wednesday 4 april 2012
Healing the wounds… of those who are not dead.
by Mr Camille Brunel
English translation by Alexis Tadié
Vanina Vignal speaks : ‘If there are empty seats beside you, let us know ! There are people who can’t get in !’ This film is close to her heart: she records the testimony of a childhood friend who grew up under Ceausescu. This is, as ever, the quest of what lies hidden in an eye. Where is the dictatorship, where are its aftereffects, in the green eyes of this beautiful young woman of 40, who is being interviewed here, who appears, there, as a teenager, in old family films which have been dug out of the past, and interrupt the sequences of remembrance ? Where is the dictatorship in the eyes of the young woman who kisses Kevin Costner, on a handful of photographs, in 1985 ? There is also this moment when an old photograph takes over the cinema screen: it shows a tired old granny, holding a young girl in her lap. It is a long, still shot. Four eyes on screen, two hundred eyes in the auditorium. Staring at each other. The effect is close to that produced by the eyes of animals in Denis Côté’s BESTIAIRE (cinéma du réel festival, 2012). We feel looked at, deeply. Something is happening, something touches us. Silence is total. These four eyes have seen the dictatorship. Vanina Vignal interrogates this sad strangeness. She is never taken in by what is not said; behind the speakers, a mirror often reminds us of the dark side that is always there. Eyes are the true heroes of this film – the still photographs of the vacant eyes of a grand-father who survived forced labour, or the eyes of a heroine marshalled into a propaganda film. This, perhaps, would be overwhelming in another context, but not in AFTER THE SILENCE, which is a true treatise on eyes and gazes.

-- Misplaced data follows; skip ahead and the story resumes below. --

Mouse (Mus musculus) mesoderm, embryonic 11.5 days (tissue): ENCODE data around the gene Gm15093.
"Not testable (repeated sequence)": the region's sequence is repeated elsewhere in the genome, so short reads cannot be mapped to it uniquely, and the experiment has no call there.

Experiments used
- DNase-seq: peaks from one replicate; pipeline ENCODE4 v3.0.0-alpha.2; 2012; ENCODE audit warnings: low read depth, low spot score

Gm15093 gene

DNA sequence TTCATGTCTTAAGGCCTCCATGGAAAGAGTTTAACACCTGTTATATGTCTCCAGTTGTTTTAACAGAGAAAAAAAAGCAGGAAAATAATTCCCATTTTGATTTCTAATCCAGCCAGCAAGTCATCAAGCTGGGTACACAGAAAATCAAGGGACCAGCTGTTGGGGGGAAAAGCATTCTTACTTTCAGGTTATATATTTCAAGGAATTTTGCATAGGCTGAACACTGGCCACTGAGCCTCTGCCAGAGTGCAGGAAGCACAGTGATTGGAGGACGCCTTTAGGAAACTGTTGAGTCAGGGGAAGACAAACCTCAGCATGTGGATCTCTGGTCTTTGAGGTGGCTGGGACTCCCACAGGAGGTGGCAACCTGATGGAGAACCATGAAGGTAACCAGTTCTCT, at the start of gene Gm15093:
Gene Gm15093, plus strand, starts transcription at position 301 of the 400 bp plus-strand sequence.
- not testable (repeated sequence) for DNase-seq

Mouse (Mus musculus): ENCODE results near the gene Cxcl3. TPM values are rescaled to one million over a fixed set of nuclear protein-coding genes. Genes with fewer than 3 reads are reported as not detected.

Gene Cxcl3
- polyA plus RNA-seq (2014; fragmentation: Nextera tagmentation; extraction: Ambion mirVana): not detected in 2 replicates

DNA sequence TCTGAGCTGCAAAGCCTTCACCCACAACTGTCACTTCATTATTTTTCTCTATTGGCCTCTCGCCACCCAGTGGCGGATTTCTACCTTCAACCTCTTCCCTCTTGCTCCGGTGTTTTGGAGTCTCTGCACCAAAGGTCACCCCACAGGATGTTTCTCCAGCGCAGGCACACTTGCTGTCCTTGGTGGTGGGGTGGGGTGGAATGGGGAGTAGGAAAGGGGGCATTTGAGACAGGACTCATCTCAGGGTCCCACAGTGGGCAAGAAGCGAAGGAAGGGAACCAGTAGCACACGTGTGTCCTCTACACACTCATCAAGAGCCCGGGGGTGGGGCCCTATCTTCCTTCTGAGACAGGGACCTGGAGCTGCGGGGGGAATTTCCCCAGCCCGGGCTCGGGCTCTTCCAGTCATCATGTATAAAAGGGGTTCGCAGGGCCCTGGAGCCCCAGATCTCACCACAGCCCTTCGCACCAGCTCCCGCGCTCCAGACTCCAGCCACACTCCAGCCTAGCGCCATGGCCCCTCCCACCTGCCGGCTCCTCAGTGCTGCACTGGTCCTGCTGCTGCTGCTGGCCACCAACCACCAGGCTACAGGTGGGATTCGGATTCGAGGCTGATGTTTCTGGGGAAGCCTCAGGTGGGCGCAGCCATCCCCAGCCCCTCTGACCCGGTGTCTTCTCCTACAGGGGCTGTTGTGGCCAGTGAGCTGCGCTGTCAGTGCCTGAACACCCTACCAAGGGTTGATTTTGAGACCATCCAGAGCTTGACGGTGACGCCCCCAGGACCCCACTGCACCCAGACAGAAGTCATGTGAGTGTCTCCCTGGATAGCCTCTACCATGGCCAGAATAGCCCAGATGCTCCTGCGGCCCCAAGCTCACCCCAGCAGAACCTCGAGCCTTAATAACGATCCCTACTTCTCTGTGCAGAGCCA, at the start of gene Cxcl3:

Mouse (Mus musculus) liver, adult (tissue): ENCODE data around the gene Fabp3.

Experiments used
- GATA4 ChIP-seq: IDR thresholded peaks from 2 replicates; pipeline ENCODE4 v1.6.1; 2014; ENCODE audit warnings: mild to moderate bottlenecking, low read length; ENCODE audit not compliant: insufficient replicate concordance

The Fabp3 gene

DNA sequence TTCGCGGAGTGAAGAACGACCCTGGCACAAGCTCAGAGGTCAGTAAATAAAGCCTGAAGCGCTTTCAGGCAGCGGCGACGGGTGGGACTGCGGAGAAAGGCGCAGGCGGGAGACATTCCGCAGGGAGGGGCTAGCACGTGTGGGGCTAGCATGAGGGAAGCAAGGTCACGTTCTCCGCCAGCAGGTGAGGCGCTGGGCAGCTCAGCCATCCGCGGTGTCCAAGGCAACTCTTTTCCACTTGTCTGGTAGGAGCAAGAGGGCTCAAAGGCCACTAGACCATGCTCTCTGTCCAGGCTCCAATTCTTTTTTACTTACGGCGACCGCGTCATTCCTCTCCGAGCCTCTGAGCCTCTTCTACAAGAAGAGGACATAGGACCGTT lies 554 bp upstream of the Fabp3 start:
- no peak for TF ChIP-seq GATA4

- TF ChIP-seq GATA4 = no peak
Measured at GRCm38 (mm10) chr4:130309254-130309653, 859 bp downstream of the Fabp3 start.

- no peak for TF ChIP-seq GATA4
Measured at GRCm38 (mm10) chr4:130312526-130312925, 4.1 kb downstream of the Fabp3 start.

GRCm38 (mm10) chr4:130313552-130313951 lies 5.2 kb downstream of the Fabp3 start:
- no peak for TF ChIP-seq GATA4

AFTER THE SILENCE shuns political discourse. At most, it mentions the ways in which the Rumanians did not talk about politics when it was an open wound. There is the fascinating interview of a young teenager in 2012 ; in order to free herself from the past, she does not talk about politics either. There are therefore  three types of silence: the silence of those times, the silence of testimony, the silence of the young girl. Or again: silence in the past, in the present, in the future, always with the same purpose, to avoid touching the wound. After the end of dictatorship, the Rumanian people has kept on complaining, says the young woman. Because they were unable to take their lives into their own hands, individuals were not happier when they won this freedom which they did not know how to handle. In the last shot of the film, two identical women follow each other. Two ways of living. Two clones. Last week’s motifs of the festival keep crowding in. How can we not think of the passivity of the inhabitants of Corbeil-Essone, in Julien Meunier’s La Cause et l’usage (cinéma du réel festival, 2012), individuals without politics, pleased because they have a little father who takes them by the hand, and who are content with a simulacrum of democracy.